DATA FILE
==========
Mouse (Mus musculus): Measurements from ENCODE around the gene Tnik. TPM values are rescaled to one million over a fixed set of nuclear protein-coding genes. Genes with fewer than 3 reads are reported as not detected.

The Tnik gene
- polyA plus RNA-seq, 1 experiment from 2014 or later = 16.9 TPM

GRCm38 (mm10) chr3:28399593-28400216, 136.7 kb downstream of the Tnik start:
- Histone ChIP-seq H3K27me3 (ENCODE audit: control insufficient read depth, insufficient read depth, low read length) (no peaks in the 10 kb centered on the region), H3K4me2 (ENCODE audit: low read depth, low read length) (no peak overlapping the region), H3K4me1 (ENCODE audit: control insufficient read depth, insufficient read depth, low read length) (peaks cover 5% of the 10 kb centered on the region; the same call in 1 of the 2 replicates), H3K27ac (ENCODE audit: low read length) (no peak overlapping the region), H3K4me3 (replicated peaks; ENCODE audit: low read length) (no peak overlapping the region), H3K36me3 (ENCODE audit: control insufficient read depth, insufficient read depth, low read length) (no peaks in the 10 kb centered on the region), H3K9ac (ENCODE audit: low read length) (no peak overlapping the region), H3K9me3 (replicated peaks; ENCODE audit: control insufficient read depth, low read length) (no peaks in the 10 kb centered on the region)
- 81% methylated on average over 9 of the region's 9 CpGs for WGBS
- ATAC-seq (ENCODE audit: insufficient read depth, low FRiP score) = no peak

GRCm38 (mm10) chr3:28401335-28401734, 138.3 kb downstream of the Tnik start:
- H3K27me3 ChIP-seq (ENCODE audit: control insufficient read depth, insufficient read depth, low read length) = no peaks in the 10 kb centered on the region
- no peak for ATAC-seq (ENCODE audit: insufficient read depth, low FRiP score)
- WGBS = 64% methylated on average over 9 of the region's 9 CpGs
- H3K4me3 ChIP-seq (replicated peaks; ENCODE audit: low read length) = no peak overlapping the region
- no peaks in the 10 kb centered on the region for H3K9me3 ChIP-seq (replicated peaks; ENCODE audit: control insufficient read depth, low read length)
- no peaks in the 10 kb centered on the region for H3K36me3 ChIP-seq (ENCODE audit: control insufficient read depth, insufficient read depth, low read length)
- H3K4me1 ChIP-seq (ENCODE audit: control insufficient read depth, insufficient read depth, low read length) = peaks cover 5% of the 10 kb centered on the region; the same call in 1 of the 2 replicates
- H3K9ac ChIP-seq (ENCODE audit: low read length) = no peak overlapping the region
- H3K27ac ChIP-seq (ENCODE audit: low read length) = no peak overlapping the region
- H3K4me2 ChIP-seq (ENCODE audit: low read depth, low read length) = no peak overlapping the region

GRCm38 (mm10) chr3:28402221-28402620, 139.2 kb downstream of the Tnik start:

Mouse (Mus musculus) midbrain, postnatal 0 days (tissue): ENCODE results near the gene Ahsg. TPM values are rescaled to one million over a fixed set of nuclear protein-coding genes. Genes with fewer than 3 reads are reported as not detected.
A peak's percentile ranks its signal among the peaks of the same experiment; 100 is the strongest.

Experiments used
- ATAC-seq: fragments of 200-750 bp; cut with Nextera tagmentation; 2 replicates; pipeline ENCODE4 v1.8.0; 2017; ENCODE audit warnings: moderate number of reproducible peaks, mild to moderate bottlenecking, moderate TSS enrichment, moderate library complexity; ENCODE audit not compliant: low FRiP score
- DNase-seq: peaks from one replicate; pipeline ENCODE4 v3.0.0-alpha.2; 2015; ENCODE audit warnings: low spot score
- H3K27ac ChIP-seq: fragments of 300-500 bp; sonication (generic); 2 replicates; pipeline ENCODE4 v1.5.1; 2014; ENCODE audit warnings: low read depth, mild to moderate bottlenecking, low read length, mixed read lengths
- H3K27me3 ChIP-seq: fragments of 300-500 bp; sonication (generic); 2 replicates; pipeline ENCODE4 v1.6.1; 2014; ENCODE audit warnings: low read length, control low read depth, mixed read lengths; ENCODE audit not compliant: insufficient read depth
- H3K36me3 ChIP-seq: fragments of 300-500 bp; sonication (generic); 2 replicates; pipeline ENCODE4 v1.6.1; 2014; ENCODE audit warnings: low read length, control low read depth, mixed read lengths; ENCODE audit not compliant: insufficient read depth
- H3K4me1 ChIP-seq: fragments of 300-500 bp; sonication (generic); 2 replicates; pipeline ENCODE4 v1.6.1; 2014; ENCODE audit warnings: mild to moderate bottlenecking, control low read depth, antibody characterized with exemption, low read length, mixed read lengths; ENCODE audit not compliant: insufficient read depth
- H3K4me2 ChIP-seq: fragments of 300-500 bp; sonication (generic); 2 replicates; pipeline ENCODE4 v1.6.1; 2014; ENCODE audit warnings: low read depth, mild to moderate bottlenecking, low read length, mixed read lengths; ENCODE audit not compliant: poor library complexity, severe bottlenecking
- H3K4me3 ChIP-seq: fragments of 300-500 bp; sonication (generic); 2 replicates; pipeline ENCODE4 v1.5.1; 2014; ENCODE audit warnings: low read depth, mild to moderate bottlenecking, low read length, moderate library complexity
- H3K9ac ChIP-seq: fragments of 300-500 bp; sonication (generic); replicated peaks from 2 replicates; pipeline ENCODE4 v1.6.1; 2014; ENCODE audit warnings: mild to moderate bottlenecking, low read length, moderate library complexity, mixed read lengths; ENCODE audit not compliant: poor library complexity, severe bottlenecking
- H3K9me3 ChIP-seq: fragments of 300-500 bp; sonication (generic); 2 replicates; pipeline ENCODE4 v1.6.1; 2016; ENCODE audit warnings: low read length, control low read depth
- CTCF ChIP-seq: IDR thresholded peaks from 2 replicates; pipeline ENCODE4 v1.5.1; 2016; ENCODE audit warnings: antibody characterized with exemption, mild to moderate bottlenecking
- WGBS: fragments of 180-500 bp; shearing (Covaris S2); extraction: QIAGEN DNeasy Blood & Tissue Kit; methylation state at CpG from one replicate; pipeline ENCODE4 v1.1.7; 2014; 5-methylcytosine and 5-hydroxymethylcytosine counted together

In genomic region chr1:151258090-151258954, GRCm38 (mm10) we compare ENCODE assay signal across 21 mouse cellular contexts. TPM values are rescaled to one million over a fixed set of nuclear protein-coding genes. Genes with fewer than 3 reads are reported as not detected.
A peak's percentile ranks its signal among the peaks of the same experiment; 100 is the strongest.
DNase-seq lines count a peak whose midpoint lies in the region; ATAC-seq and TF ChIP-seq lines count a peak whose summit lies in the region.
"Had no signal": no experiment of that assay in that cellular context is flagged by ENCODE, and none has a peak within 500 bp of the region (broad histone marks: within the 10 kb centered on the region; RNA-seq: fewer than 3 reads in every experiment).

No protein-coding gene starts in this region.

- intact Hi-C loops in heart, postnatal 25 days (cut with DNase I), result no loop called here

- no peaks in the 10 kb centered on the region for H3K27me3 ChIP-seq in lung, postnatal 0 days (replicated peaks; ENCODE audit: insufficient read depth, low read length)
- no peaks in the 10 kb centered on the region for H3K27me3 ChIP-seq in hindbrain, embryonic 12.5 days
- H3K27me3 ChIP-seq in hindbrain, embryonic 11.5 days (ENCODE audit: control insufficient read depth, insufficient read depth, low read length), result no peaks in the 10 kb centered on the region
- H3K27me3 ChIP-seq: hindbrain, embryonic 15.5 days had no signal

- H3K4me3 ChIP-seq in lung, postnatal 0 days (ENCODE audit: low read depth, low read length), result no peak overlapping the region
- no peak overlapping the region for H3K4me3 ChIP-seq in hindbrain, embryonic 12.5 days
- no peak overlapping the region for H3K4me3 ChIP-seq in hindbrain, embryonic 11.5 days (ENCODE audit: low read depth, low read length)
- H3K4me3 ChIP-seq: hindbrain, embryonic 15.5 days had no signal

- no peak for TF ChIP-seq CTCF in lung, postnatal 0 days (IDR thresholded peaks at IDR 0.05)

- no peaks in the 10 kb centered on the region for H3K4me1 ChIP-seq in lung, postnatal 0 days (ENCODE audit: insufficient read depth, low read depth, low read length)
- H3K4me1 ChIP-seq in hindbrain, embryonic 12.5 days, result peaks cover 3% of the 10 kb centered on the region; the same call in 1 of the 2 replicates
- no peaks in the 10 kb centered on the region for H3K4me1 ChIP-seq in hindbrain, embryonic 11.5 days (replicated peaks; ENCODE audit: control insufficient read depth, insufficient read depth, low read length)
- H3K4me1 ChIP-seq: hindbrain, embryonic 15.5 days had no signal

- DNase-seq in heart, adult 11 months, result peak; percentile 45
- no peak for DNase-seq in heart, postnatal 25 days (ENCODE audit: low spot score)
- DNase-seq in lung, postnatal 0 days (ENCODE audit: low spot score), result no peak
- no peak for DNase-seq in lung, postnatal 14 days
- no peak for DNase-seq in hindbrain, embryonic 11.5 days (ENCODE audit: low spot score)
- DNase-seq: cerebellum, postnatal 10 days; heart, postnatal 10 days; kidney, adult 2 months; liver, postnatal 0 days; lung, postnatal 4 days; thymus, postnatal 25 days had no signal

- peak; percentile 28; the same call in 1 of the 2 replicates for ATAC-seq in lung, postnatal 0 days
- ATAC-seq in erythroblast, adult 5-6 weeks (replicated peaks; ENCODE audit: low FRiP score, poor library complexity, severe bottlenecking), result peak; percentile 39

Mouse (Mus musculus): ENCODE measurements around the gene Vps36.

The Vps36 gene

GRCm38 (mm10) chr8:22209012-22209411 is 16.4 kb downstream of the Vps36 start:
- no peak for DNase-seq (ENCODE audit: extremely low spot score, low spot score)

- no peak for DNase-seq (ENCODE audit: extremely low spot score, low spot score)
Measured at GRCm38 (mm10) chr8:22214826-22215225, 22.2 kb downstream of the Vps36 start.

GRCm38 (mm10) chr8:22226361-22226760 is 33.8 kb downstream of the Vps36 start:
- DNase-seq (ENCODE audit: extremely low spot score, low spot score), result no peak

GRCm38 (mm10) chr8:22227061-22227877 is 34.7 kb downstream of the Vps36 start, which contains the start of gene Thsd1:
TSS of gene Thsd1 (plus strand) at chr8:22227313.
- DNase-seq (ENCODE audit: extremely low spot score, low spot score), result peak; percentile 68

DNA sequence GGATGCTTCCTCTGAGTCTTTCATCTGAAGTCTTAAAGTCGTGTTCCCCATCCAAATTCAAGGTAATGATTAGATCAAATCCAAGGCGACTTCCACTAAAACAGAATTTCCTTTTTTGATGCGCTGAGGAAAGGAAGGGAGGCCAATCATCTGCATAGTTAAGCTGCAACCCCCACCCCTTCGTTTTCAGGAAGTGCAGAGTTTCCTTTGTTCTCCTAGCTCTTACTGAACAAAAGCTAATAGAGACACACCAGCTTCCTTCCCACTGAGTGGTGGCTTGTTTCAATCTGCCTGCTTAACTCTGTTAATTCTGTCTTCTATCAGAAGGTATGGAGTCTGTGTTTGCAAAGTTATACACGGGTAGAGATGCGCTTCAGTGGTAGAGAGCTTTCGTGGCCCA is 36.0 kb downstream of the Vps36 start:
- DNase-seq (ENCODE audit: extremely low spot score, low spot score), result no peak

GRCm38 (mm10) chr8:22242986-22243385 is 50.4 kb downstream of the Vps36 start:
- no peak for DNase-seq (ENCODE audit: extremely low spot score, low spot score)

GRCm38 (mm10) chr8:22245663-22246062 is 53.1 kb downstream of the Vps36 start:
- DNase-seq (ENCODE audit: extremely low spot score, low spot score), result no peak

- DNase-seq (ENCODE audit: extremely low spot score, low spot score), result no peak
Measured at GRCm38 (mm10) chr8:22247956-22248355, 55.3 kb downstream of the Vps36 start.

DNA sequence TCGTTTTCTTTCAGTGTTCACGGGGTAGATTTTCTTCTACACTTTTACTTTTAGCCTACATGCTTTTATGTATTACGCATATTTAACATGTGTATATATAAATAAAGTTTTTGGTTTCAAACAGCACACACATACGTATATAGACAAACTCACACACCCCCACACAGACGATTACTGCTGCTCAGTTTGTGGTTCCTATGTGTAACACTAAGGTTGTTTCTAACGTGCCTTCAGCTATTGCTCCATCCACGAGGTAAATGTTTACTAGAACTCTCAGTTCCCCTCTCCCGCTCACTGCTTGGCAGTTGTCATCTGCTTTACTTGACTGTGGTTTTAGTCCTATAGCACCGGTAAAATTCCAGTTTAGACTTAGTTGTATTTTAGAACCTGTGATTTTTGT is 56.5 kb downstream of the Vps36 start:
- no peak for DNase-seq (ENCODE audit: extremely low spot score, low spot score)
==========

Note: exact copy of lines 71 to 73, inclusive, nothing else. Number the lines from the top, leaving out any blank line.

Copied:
TSS of gene Thsd1 (plus strand) at chr8:22227313.
- DNase-seq (ENCODE audit: extremely low spot score, low spot score), result peak; percentile 68

DNA sequence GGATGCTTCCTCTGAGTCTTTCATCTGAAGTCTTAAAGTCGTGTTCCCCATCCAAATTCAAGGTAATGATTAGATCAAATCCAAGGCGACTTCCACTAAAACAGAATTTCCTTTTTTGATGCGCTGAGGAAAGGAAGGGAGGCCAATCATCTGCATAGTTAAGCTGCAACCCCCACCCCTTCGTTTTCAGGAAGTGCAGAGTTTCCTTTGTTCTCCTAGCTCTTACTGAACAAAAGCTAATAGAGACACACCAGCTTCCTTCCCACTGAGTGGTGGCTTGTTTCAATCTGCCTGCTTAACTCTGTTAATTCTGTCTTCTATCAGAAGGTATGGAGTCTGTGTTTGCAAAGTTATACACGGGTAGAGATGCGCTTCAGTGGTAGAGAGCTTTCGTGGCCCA is 36.0 kb downstream of the Vps36 start: